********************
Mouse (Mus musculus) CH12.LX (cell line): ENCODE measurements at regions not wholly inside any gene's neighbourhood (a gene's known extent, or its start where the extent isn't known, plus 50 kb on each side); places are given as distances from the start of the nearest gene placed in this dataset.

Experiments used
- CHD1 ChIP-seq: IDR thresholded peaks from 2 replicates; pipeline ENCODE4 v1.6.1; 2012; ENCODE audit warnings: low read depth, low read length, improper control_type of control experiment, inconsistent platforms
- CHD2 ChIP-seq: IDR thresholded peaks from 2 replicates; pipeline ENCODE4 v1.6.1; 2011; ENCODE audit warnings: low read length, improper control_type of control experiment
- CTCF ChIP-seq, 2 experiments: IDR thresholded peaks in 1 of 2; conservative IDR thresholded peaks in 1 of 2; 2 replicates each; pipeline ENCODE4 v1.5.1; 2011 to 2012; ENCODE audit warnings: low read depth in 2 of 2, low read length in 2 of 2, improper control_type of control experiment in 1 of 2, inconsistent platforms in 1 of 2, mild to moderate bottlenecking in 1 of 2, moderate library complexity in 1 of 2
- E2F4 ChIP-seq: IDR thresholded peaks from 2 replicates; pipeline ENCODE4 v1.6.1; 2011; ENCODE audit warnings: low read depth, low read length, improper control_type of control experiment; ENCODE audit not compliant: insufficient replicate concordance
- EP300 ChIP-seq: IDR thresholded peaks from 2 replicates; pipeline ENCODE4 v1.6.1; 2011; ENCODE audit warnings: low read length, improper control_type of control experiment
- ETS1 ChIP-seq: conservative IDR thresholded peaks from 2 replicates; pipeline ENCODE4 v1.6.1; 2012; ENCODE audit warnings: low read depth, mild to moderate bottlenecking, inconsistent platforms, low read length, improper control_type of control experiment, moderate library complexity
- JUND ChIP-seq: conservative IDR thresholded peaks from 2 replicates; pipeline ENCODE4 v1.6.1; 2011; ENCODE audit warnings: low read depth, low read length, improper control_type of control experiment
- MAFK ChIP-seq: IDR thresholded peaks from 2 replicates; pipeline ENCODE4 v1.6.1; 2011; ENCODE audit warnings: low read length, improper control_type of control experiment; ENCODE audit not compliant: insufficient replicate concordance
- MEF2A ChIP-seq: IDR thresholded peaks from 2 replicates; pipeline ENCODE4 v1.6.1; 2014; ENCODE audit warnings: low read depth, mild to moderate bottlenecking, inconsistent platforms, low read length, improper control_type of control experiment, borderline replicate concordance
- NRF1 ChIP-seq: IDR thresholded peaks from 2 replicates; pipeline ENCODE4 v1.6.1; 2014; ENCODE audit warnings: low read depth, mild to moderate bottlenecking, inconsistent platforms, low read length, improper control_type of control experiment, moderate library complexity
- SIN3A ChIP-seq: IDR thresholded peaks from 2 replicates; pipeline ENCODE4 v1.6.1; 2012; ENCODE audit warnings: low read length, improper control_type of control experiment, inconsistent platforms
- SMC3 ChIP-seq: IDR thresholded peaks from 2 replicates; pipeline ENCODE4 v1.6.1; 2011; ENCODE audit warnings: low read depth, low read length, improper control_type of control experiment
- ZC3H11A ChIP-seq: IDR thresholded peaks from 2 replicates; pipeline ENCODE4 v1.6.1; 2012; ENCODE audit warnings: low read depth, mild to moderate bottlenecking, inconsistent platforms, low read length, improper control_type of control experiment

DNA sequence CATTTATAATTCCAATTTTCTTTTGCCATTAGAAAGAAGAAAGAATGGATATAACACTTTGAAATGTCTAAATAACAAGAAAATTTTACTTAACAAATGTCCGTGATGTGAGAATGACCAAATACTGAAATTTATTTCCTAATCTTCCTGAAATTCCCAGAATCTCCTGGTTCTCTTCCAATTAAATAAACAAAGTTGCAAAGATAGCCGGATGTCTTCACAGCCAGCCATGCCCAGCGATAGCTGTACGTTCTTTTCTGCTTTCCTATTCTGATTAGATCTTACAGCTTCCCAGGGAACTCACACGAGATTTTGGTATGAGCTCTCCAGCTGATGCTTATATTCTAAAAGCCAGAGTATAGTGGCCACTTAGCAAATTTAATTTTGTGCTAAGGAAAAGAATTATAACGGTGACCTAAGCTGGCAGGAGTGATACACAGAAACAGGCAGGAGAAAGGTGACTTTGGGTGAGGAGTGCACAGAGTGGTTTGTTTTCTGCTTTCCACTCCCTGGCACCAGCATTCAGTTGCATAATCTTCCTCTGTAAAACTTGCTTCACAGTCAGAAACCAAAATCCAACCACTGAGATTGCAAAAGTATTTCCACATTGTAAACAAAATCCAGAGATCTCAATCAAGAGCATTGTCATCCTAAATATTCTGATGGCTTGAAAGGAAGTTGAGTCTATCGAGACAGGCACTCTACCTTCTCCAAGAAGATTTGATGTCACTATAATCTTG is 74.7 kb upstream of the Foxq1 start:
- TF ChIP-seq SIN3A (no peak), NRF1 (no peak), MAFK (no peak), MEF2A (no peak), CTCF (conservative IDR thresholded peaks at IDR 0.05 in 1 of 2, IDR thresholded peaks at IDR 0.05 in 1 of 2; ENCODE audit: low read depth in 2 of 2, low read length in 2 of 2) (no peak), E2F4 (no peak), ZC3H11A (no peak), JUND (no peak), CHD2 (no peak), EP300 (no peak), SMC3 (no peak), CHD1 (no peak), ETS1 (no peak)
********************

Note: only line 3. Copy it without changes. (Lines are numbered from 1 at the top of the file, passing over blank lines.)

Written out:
- CHD1 ChIP-seq: IDR thresholded peaks from 2 replicates; pipeline ENCODE4 v1.6.1; 2012; ENCODE audit warnings: low read depth, low read length, improper control_type of control experiment, inconsistent platforms